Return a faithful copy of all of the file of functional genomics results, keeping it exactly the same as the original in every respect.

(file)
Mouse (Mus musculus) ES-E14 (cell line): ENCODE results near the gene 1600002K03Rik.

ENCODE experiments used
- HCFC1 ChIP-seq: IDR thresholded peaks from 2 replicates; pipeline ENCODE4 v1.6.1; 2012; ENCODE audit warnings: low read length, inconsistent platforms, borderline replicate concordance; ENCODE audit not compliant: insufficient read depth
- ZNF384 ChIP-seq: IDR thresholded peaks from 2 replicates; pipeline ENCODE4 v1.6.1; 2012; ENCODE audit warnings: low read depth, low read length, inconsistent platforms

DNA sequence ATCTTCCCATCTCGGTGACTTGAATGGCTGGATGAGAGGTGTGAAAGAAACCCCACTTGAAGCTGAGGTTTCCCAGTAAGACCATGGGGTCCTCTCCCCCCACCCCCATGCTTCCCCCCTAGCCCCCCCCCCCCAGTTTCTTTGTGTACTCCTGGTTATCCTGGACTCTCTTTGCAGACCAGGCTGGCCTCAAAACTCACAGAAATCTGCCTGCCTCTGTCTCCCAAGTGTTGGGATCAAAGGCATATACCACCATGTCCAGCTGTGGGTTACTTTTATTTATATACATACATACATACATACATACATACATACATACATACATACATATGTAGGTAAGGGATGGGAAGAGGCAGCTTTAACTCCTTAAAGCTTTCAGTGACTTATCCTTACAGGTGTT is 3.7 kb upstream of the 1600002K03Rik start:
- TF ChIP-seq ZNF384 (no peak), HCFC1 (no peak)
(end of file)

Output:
Mouse (Mus musculus) ES-E14 (cell line): ENCODE results near the gene 1600002K03Rik.

ENCODE experiments used
- HCFC1 ChIP-seq: IDR thresholded peaks from 2 replicates; pipeline ENCODE4 v1.6.1; 2012; ENCODE audit warnings: low read length, inconsistent platforms, borderline replicate concordance; ENCODE audit not compliant: insufficient read depth
- ZNF384 ChIP-seq: IDR thresholded peaks from 2 replicates; pipeline ENCODE4 v1.6.1; 2012; ENCODE audit warnings: low read depth, low read length, inconsistent platforms

DNA sequence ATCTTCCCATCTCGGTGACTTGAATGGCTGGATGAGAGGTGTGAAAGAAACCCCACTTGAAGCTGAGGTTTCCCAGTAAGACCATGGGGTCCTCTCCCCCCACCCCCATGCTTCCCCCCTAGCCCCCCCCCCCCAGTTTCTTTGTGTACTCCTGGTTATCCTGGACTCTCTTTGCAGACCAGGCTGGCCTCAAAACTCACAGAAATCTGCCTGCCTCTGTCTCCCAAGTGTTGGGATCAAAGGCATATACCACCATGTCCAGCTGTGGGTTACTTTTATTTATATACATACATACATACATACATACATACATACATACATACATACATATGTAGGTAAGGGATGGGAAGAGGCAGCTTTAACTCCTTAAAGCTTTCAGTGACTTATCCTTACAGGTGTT is 3.7 kb upstream of the 1600002K03Rik start:
- TF ChIP-seq ZNF384 (no peak), HCFC1 (no peak)